Keeping up with Marvel isn't easy, but Michael Bay and Industrial Light & Magic have brought new life to the badass Hasbro bots in "Transformers: Age of Extinction," introducing a sleek new sci-fi design and a new army of fire-breathing Dinobots. At the same time, Bay has smartly ventured into China and has replaced Shia LaBeouf with Mark Wahlberg as a single dad and failed inventor, which also kicks the franchise into higher gear.
Taking a cue from grizzled warrior Optimus Prime, who warns, "The rules have changed -- we are all targets now," ILM's Scott Farrar was ready to unleash a new trilogy with Mohen Leo of the ILM Singapore Studio. "There's a coolness factor applied to old friends," Farrar suggests. "There are different dimensions on their physique. We made both Optimus and Bumblebee a little more majestic and a little more powerful."
There are new Decepticons as well, such as Lockdown, a bounty hunter whose head transforms into a canon but otherwise hides behind a gray 2013 Lamborghini Aventador LP 700-4 Coupe. However, the Dinobots are the latest addition. They include leader Grimlock, who transforms into a horned, mechanical Tyrannosaurus Rex; Strafe, an assault infantry specialist who transforms into a two-headed and two-tailed Pteranodon; Slug, a savage destroyer who becomes a spiked and bestial Triceratops; Scorn, the demolition expert who transforms into a three-sailed Spinosaurus; and Slash, the stealthy fighter who transforms into a Velociraptor.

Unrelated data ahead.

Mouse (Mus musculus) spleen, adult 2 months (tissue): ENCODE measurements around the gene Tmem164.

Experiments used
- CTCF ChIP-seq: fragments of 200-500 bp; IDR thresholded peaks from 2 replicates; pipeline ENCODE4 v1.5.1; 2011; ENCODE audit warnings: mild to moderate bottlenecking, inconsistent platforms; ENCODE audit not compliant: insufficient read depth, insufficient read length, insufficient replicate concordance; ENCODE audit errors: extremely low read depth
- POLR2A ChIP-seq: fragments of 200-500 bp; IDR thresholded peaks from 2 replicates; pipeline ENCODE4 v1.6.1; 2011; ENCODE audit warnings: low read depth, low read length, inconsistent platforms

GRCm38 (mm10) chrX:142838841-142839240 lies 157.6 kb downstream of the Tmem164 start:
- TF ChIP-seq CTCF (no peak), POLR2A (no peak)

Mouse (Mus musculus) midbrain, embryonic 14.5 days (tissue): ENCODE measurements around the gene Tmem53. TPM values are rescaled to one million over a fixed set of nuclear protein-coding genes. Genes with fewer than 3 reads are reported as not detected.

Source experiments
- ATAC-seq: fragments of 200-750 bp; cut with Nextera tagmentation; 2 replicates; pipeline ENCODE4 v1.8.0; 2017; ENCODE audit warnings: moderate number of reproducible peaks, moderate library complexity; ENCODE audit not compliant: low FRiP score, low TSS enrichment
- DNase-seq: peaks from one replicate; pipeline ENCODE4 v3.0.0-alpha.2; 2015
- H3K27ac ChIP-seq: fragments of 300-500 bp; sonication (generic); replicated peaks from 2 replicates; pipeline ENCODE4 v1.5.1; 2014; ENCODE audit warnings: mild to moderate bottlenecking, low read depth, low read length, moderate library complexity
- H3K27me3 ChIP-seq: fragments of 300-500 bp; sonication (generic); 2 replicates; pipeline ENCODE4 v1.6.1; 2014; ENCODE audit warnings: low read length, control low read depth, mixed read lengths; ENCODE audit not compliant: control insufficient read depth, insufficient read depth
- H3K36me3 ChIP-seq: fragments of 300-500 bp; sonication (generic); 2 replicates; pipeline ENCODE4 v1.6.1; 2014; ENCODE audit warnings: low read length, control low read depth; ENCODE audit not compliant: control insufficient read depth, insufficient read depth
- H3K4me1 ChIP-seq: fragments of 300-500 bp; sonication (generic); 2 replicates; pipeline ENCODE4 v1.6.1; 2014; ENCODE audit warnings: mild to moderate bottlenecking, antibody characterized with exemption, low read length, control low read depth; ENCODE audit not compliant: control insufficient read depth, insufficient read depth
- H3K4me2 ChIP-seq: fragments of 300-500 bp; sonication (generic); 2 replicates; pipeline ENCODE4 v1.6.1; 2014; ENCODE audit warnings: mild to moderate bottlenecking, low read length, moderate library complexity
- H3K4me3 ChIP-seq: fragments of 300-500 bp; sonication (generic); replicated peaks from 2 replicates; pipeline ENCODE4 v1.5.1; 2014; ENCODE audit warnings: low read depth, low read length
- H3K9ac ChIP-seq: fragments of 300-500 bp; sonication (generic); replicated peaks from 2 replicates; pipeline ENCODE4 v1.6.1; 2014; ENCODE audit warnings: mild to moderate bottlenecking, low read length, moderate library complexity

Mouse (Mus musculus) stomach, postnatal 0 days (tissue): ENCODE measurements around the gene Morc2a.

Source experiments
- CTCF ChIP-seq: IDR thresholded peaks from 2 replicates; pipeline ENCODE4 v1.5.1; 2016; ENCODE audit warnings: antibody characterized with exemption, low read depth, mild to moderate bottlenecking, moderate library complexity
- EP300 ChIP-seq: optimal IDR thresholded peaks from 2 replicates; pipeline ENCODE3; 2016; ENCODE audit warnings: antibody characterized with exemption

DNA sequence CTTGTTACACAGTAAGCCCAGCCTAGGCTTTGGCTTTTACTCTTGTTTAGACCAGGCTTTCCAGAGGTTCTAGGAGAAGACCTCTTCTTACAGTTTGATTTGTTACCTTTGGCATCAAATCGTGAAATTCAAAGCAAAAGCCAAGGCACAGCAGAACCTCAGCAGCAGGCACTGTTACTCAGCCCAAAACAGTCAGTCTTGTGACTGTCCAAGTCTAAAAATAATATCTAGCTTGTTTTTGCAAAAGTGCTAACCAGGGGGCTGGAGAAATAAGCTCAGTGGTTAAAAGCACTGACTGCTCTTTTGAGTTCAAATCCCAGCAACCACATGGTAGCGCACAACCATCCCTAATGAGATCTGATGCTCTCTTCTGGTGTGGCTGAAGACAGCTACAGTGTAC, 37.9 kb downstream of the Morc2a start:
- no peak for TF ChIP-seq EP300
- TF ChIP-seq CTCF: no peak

A new wrinkle, though, is that the Dinobots transform from humanoids, not vehicles. "The transformation happens fast but is not as complicated," adds Farrar, who also served as second unit director in charge of a prehistoric sequence shot in Iceland. "But it's still a bit of a puzzle and takes several tries to look right for the particular camera angle that they're setting. And they're still metallic. The Dinobots are bony with pivots and joints and hinges and shock absorbers and other identifiable objects."